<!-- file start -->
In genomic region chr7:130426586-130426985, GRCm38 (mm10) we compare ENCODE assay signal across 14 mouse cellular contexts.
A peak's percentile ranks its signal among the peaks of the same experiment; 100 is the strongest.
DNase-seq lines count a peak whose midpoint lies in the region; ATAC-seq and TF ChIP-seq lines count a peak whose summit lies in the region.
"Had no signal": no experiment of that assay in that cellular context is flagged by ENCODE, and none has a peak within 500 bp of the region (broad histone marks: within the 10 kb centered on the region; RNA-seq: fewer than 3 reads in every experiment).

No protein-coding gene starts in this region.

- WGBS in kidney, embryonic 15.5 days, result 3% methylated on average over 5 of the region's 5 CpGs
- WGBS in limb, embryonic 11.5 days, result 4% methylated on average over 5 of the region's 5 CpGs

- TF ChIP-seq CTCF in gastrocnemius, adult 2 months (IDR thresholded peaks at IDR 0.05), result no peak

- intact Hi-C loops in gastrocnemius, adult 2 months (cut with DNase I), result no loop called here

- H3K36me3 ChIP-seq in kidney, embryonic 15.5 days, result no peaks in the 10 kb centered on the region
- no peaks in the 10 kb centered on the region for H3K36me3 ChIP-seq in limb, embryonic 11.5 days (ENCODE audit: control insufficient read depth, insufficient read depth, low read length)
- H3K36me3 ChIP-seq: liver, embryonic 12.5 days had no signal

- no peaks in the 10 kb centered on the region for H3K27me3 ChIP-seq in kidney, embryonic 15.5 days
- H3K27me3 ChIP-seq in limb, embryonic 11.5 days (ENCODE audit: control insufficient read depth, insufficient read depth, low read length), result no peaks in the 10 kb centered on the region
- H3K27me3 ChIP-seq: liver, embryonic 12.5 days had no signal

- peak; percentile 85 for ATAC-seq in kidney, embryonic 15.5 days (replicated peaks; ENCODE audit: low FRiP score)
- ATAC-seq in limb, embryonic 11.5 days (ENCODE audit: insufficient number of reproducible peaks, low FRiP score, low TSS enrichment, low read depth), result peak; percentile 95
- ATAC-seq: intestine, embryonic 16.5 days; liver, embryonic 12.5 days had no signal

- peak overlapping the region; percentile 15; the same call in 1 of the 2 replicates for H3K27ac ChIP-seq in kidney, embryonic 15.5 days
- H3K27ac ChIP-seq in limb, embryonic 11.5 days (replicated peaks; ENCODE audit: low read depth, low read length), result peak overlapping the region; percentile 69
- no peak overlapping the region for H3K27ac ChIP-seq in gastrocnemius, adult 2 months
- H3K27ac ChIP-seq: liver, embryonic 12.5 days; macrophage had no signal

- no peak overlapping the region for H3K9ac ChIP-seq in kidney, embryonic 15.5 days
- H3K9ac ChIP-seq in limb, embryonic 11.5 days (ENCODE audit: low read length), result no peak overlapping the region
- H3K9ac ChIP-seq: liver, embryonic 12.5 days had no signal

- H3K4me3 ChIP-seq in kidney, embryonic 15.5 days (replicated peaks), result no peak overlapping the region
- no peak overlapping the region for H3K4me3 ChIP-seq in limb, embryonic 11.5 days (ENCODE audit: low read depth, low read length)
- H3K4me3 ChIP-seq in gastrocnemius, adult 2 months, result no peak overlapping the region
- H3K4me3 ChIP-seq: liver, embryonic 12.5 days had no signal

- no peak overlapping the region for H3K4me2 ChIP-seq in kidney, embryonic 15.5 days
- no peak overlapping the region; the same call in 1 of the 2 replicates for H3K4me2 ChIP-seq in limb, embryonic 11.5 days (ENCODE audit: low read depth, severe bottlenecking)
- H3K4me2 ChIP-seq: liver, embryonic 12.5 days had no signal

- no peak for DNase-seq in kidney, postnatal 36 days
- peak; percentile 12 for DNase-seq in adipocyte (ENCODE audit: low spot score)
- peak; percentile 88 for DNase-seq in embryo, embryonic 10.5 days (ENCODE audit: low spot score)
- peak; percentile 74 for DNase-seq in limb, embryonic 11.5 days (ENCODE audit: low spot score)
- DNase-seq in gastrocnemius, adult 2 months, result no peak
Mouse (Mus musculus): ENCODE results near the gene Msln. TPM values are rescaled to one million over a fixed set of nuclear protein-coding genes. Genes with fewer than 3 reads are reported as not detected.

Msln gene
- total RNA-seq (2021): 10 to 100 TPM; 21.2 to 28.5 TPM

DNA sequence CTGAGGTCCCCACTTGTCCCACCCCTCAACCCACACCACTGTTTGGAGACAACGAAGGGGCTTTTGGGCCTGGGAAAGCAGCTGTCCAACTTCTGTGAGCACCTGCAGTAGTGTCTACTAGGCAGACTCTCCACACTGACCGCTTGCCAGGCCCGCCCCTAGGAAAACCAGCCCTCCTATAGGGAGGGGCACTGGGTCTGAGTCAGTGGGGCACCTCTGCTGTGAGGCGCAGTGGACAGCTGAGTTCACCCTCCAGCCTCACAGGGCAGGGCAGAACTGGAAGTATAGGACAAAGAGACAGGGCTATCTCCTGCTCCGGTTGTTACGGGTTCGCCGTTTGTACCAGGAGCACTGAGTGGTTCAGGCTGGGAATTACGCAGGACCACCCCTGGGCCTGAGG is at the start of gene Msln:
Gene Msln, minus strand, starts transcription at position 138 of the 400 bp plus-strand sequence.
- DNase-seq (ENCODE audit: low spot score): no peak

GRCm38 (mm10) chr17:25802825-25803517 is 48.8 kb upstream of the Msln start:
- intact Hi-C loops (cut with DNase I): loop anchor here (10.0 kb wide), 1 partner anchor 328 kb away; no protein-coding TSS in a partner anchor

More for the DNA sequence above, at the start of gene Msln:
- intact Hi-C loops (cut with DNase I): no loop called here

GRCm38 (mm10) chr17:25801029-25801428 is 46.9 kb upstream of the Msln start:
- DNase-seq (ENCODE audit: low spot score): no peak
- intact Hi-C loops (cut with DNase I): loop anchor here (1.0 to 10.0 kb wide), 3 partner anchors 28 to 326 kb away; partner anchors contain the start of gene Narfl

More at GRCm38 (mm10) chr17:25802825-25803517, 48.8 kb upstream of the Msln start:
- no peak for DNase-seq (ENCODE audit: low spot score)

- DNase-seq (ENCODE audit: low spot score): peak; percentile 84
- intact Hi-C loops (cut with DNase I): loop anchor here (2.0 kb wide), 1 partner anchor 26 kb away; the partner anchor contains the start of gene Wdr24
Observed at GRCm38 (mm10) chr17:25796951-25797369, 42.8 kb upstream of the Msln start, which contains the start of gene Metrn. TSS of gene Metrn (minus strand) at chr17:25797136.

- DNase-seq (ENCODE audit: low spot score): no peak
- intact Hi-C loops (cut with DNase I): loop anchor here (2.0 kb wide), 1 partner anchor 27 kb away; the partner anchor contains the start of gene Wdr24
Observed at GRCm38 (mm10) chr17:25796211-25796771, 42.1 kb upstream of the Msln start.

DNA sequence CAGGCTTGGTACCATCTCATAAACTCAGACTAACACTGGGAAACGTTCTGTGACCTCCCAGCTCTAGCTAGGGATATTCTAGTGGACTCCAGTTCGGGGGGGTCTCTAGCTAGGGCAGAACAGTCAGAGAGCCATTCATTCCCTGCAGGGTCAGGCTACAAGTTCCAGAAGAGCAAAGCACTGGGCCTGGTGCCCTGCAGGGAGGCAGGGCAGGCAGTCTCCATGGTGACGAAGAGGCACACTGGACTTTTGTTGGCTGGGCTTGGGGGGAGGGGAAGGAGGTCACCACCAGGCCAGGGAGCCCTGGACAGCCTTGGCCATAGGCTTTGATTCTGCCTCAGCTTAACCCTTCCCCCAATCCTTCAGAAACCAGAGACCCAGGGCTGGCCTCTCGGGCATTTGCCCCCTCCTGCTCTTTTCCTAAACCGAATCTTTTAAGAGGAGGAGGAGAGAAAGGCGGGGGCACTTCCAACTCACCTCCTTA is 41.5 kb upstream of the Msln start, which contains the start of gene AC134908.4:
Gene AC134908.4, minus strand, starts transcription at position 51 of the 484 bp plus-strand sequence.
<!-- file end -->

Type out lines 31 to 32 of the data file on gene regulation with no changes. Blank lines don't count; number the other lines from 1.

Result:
- no peak overlapping the region; the same call in 1 of the 2 replicates for H3K4me2 ChIP-seq in limb, embryonic 11.5 days (ENCODE audit: low read depth, severe bottlenecking)
- H3K4me2 ChIP-seq: liver, embryonic 12.5 days had no signal